Maybe get to know your neighbour well enough to spend time in her garden and see what she is doing differently to you?

    Other forum members have mentioned growing turmeric so I'm sure you will get other advice. But perhaps start another discussion about growing turmeric with your question, so it doesn't get lost in this discussion.

  • LaurieLovesLearning
    LaurieLovesLearning Posts: 7,356 admin

    @Carolyn Fielder Welcome! I have tried to grow ginger indoors and Ive only got it to grow for a little while. I have not tried turmeric. I'm like Torey and would never e able to grow either outdoors for any length of time.

    I agree with Torey. Starting a new discussion asking for advice & tips sounds like a great idea!

    @torey Maybe you should still experiment with how it could grow outdoors in your short growing season, even under a cold frame for extra season length. Just a bit wouldn't cost much and it could be interesting to see what you might get.

  • julieart01
    julieart01 Posts: 6 ✭✭✭

    Hello, I am growing ginger and turmeric in my garden in southern california with minimal results. My friend gave me some ginger that her Mom grew and it was plump and gorgeous! I asked her the secret and she said to leave it in the grown for several years. 3 years to be exact. So my guess is that it needs to establish a good root system. Carolyn, I would suggest adding some sand to your soil where you are growing so that it is does not rot. It dies back here in the winter but loves heat and humidity. I hear that it grows well in Florida. It likes a little shade in Florida. On utube the Aussie fellow (can't remember his name, sorry) can grow ginger really well in his warm climate. Maybe grow in big wide buckets with good drainage where you could put it in the garage for the winter?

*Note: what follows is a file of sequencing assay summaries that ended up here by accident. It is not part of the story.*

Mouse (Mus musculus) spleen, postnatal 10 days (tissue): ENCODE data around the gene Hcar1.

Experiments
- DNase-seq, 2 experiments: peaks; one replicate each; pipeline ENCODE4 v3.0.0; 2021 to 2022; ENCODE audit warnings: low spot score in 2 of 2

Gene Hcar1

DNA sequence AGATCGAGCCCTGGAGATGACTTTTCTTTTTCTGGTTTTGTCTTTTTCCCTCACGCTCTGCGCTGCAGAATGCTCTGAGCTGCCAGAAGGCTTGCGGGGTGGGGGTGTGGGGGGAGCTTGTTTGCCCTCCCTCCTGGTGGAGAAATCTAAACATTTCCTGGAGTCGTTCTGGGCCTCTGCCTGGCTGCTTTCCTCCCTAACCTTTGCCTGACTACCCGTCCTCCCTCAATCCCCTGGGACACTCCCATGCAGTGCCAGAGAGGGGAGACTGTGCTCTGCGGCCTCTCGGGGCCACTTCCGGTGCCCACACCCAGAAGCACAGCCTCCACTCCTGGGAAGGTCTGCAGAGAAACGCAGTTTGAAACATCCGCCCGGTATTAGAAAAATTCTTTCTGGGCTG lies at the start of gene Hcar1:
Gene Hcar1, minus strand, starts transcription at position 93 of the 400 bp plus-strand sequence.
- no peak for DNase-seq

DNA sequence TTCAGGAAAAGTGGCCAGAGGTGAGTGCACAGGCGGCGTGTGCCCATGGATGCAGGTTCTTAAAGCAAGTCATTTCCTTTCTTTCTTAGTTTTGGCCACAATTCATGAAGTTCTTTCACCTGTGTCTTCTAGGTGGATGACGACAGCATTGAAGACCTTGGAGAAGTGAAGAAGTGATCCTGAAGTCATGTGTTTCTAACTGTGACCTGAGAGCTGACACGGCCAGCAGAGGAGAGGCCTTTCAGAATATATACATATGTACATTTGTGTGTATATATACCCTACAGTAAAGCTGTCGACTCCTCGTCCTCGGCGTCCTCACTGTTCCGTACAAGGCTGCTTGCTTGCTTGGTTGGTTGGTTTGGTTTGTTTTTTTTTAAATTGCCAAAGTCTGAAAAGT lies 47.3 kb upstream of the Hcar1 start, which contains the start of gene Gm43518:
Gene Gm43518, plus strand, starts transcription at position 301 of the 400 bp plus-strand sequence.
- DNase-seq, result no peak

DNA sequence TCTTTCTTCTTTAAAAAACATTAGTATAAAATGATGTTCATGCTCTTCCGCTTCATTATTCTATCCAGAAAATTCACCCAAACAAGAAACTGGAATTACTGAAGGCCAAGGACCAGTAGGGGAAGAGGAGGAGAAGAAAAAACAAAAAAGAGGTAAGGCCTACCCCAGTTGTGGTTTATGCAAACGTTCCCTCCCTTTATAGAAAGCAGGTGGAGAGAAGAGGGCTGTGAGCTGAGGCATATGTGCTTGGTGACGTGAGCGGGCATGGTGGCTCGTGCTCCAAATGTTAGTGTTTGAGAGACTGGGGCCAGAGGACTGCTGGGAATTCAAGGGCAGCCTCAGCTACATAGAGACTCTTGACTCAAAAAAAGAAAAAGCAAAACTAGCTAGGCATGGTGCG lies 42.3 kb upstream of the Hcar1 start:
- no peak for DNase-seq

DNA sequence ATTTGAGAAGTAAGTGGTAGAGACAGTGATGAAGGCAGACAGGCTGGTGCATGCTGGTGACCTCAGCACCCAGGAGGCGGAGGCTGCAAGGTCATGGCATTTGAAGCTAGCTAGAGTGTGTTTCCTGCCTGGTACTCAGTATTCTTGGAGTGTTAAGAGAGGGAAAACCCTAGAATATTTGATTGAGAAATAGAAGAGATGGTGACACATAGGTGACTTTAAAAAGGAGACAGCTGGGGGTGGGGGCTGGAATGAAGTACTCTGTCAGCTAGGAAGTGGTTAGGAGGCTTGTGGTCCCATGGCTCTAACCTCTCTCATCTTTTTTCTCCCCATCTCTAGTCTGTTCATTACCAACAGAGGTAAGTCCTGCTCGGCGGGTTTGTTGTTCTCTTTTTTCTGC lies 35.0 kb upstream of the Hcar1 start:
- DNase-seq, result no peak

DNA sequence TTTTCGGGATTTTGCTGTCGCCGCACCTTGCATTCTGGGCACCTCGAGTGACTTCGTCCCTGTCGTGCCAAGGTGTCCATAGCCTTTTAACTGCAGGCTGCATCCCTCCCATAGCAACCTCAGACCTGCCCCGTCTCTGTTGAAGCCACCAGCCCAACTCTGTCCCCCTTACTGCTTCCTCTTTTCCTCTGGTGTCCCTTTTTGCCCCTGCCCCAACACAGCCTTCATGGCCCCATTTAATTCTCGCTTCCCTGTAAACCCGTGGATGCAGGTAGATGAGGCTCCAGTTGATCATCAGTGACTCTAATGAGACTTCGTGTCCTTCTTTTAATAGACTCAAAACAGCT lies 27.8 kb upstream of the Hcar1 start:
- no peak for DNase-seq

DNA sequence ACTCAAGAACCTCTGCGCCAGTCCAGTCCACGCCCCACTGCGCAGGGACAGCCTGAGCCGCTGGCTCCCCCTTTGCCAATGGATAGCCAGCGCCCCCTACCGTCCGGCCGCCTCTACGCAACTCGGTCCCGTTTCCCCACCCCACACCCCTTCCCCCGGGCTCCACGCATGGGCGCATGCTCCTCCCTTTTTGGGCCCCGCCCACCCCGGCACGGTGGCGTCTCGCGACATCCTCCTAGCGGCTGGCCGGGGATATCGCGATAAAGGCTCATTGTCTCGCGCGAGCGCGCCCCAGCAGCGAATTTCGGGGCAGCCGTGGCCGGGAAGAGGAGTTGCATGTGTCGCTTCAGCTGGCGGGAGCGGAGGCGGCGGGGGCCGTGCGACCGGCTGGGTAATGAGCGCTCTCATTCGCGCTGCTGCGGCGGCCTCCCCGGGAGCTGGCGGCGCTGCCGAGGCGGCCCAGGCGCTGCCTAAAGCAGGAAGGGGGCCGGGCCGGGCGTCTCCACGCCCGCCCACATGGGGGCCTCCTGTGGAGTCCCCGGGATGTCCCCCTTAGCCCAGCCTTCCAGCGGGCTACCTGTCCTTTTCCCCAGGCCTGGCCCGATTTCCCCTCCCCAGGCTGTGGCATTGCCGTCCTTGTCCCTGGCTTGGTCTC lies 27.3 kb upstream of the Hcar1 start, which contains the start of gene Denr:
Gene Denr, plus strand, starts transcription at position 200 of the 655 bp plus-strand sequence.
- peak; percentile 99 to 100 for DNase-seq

• water2world
    water2world Posts: 1,088 ✭✭✭✭

    @torey Thanks for sharing your research! I would love to have the blue or purple variety--I'm so use to seeing the bright orange!

  • amandagreter
    amandagreter Posts: 1

    I think you're referring to Mark of Self-Sufficient Me. He has a great YouTube channel.